VIRTUAL EVENT. Book Talk. Stalin: Passage to Revolution by Ronald Suny

Monday, March 15, 2021
12:00pm ET
Zoom webinar & YouTube Live

This event will be held virtually as a Zoom webinar and streamed via YouTube Live. There will be no in-person event.

Register here for the Zoom webinar, or tune in on YouTube Live.

Please join us for a talk with Ronald Suny, author of Stalin: Passage to Revolution (Princeton University Press, 2020). Moderated by Alexander Cooley (director, Harriman Institute).

Stalin: Passage to Revolution is the definitive biography of Joseph Stalin from his birth to the October Revolution of 1917, a panoramic and often chilling account of how an impoverished, idealistic youth from the provinces of tsarist Russia was transformed into a cunning and fearsome outlaw who would one day become one of the twentieth century’s most ruthless dictators.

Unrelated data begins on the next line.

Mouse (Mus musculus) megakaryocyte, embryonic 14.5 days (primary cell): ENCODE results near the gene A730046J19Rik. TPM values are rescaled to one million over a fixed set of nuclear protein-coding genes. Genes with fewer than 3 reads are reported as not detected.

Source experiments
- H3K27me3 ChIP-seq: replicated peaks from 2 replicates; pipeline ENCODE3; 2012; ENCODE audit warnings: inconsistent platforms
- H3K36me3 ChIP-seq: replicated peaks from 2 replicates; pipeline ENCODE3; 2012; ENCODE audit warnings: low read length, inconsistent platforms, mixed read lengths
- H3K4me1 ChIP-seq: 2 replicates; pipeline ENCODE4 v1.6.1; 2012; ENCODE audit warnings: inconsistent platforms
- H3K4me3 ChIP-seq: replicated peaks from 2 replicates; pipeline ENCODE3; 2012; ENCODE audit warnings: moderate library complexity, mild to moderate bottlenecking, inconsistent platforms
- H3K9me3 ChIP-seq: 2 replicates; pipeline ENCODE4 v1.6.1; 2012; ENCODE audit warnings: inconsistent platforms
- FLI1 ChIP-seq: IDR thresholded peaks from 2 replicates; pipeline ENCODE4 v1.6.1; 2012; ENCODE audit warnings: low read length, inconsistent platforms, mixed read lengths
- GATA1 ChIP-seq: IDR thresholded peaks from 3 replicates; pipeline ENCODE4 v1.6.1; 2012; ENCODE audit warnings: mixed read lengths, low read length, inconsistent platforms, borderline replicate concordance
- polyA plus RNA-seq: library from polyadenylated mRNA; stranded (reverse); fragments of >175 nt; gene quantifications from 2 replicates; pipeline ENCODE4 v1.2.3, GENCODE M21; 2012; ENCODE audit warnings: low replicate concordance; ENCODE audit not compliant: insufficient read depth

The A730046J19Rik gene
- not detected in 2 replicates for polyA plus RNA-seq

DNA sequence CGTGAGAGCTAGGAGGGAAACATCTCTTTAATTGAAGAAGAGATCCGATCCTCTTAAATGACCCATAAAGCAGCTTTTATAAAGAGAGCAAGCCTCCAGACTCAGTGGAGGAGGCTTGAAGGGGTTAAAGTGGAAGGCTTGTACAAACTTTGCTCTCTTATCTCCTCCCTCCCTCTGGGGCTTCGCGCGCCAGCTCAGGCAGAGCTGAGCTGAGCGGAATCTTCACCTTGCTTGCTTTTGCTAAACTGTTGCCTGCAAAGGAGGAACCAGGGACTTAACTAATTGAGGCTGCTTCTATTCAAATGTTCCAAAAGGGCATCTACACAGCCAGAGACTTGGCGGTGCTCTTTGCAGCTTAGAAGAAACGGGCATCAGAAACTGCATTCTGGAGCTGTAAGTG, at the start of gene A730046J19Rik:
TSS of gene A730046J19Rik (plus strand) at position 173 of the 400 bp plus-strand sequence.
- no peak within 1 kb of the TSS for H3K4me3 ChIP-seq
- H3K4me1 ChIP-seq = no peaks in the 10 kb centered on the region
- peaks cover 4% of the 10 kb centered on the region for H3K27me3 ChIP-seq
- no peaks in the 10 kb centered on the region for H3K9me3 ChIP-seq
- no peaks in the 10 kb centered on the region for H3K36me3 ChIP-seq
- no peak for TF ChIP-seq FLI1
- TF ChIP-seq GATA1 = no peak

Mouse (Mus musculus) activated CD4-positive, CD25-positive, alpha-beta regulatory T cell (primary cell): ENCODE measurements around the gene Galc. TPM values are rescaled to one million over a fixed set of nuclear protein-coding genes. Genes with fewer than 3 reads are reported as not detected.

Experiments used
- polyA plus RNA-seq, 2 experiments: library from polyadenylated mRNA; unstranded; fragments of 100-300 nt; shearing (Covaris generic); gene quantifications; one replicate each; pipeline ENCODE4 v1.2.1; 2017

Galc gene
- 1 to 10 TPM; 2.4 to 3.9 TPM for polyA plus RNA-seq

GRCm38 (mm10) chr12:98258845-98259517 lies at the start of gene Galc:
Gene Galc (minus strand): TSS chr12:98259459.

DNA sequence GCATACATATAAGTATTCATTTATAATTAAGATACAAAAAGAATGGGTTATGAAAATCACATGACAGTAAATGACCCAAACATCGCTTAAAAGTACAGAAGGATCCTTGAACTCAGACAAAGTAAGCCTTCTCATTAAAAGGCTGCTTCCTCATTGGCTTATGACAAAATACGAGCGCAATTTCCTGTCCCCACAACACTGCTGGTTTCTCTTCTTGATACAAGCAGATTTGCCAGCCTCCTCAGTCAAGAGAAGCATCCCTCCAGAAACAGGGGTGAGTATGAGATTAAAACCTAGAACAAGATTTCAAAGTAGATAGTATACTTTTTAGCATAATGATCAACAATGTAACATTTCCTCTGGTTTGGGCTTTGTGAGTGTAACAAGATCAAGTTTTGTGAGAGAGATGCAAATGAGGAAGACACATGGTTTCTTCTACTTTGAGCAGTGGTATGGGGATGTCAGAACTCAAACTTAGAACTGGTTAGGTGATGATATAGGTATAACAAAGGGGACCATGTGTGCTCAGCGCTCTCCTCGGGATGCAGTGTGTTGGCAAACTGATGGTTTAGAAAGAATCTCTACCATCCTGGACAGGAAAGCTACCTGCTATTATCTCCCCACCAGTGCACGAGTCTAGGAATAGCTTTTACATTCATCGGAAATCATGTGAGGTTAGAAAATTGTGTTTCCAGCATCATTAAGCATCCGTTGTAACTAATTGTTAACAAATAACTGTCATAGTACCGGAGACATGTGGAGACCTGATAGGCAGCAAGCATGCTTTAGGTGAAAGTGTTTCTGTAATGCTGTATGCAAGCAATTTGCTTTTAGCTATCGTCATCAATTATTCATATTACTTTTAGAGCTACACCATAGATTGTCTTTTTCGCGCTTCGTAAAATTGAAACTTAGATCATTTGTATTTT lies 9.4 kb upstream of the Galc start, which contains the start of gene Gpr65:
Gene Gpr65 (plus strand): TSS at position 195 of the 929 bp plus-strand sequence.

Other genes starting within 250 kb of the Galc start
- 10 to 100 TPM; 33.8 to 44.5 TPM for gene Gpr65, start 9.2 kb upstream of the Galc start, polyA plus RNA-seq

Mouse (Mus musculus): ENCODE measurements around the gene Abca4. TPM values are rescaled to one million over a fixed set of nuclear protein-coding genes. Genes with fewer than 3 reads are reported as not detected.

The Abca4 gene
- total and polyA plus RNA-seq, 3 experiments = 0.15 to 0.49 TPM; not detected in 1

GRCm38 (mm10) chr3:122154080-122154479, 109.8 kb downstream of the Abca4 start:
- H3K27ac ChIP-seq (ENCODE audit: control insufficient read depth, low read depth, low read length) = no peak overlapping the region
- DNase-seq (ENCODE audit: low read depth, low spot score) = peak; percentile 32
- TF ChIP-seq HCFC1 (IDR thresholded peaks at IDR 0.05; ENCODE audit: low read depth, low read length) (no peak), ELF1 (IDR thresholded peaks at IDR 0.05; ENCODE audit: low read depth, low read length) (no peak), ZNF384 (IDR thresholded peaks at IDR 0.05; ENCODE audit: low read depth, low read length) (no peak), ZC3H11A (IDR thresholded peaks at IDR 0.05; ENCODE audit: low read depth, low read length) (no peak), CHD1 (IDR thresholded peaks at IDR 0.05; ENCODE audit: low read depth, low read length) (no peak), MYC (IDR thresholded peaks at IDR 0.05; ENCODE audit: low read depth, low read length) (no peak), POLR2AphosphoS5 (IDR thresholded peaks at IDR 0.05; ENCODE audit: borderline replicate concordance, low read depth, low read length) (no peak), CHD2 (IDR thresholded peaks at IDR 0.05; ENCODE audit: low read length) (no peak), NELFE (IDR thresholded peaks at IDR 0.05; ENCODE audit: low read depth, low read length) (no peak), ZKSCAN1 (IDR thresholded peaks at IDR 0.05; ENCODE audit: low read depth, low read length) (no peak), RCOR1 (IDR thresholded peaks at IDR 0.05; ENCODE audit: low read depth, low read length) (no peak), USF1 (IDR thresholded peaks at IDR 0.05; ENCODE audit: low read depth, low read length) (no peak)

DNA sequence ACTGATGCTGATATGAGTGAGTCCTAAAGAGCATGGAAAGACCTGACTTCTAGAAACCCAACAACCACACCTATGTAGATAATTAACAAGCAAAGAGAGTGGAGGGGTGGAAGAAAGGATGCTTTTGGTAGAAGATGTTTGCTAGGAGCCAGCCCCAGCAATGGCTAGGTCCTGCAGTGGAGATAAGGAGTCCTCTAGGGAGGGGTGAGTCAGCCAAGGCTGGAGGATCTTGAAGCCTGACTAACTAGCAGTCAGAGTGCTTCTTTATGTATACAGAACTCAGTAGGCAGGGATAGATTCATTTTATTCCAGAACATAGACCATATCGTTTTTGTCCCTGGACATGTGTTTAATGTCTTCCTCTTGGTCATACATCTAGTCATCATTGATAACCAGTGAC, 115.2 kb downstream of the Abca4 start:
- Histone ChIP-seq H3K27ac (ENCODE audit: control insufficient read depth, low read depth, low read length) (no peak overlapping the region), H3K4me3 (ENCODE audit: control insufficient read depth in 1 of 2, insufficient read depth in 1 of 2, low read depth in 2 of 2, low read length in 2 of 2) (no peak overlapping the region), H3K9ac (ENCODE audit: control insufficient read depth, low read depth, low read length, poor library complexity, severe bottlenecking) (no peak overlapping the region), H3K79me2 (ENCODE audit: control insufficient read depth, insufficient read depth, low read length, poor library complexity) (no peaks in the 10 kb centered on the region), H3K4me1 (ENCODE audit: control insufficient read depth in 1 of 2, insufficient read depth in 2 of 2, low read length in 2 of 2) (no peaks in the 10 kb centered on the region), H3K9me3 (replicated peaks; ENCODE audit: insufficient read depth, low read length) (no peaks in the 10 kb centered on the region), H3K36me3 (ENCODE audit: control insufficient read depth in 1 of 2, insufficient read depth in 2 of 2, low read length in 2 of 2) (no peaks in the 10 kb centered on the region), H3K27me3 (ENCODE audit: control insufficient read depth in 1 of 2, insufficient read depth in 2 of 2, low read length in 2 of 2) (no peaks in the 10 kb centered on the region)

In this monumental book, Suny sheds light on the least understood years of Stalin’s career, bringing to life the turbulent world in which he lived and the extraordinary historical events that shaped him. Suny draws on a wealth of new archival evidence from Stalin’s early years in the Caucasus to chart the psychological metamorphosis of the young Stalin, taking readers from his boyhood as a Georgian nationalist and romantic poet, through his harsh years of schooling, to his commitment to violent engagement in the underground movement to topple the tsarist autocracy. Stalin emerges as an ambitious climber within the Bolshevik ranks, a resourceful leader of a small terrorist band, and a writer and thinker who was deeply engaged with some of the most incendiary debates of his time.

A landmark achievement, Stalin paints an unforgettable portrait of a driven young man who abandoned his religious faith to become a skilled political operative and a single-minded and ruthless rebel.

Ronald Grigor Suny is the William H. Sewell Jr. Distinguished University Professor of History at the University of Michigan and professor emeritus of political science and history at the University of Chicago. His many books include "They Can Live in the Desert but Nowhere Else": A History of the Armenian Genocide (Princeton) and The Soviet Experiment: Russia, the USSR, and the Successor States. He lives in Ann Arbor, Michigan.

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